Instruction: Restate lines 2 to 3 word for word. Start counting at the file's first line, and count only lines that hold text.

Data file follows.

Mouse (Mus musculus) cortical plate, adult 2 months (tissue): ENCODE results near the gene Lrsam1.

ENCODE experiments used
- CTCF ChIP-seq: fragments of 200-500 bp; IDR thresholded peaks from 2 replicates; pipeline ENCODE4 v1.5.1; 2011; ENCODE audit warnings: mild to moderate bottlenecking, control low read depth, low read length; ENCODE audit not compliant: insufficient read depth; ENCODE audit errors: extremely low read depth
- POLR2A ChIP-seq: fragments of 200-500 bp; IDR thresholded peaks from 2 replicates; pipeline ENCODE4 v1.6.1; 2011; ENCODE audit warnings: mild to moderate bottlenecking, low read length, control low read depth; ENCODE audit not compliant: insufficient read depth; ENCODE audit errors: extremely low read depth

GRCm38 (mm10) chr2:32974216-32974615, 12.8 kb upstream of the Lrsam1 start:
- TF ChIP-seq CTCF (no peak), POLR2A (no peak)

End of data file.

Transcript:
ENCODE experiments used
- CTCF ChIP-seq: fragments of 200-500 bp; IDR thresholded peaks from 2 replicates; pipeline ENCODE4 v1.5.1; 2011; ENCODE audit warnings: mild to moderate bottlenecking, control low read depth, low read length; ENCODE audit not compliant: insufficient read depth; ENCODE audit errors: extremely low read depth